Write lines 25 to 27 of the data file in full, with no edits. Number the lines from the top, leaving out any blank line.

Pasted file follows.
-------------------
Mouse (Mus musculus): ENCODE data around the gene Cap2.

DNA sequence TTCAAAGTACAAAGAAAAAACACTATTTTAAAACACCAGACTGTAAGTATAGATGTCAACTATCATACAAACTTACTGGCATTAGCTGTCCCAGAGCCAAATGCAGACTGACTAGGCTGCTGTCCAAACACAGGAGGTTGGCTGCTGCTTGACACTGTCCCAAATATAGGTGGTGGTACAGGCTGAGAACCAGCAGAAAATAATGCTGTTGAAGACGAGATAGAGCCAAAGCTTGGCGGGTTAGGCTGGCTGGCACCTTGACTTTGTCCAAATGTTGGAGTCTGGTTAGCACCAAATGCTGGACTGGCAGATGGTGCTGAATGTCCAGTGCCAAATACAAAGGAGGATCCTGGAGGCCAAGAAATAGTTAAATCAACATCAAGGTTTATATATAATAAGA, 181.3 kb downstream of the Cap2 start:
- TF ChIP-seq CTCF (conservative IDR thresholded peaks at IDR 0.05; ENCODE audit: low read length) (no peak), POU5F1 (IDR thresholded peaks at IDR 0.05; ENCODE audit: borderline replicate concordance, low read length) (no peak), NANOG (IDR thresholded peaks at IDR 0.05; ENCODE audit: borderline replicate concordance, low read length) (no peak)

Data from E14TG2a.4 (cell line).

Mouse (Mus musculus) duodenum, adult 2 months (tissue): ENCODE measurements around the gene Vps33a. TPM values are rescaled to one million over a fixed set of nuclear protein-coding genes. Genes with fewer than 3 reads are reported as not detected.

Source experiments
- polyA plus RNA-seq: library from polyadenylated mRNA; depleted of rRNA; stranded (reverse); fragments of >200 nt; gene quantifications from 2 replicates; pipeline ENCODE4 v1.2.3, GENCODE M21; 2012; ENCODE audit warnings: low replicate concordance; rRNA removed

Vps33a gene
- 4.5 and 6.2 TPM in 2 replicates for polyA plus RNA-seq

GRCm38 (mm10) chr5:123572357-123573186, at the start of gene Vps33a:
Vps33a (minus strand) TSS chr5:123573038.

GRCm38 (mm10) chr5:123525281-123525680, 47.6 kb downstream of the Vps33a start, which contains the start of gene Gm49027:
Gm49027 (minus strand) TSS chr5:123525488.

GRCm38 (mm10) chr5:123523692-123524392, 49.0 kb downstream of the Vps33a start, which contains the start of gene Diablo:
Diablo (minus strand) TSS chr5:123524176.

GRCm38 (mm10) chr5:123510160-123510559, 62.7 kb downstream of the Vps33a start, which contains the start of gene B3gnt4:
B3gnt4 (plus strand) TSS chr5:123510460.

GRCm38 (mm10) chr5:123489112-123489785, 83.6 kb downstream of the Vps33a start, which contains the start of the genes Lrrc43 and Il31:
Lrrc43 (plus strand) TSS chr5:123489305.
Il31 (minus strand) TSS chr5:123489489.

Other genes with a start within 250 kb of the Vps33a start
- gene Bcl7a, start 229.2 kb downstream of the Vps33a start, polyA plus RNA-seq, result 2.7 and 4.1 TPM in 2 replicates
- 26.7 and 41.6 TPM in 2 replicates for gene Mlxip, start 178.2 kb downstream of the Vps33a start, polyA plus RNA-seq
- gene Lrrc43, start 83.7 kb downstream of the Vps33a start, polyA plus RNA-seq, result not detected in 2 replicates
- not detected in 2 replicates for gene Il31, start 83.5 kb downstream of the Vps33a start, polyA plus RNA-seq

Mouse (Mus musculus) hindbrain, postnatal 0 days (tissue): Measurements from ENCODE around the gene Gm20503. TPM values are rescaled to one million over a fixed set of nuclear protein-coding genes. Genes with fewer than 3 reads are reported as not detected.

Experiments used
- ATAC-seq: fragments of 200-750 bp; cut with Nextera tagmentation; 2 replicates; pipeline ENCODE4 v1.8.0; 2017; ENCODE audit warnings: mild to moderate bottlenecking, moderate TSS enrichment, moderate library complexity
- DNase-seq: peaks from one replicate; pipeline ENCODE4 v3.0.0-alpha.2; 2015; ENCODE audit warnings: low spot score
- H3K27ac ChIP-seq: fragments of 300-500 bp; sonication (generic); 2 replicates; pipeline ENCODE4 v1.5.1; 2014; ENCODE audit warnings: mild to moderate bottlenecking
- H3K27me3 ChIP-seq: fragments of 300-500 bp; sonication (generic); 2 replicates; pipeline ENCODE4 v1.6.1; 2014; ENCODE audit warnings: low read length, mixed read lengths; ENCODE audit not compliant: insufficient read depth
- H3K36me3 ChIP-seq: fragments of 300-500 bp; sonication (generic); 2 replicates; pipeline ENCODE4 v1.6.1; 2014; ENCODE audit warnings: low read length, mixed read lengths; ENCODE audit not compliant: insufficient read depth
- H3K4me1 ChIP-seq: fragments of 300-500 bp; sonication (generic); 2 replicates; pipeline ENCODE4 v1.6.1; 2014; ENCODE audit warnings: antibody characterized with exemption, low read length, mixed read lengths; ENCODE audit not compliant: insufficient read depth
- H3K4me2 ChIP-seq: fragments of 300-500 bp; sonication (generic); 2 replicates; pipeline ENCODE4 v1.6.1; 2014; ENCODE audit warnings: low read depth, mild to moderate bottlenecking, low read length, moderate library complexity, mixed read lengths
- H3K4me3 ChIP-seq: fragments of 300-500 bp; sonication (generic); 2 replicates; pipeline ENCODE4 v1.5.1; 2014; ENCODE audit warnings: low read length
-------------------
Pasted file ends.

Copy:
- not detected in 2 replicates for gene Il31, start 83.5 kb downstream of the Vps33a start, polyA plus RNA-seq

Mouse (Mus musculus) hindbrain, postnatal 0 days (tissue): Measurements from ENCODE around the gene Gm20503. TPM values are rescaled to one million over a fixed set of nuclear protein-coding genes. Genes with fewer than 3 reads are reported as not detected.

Experiments used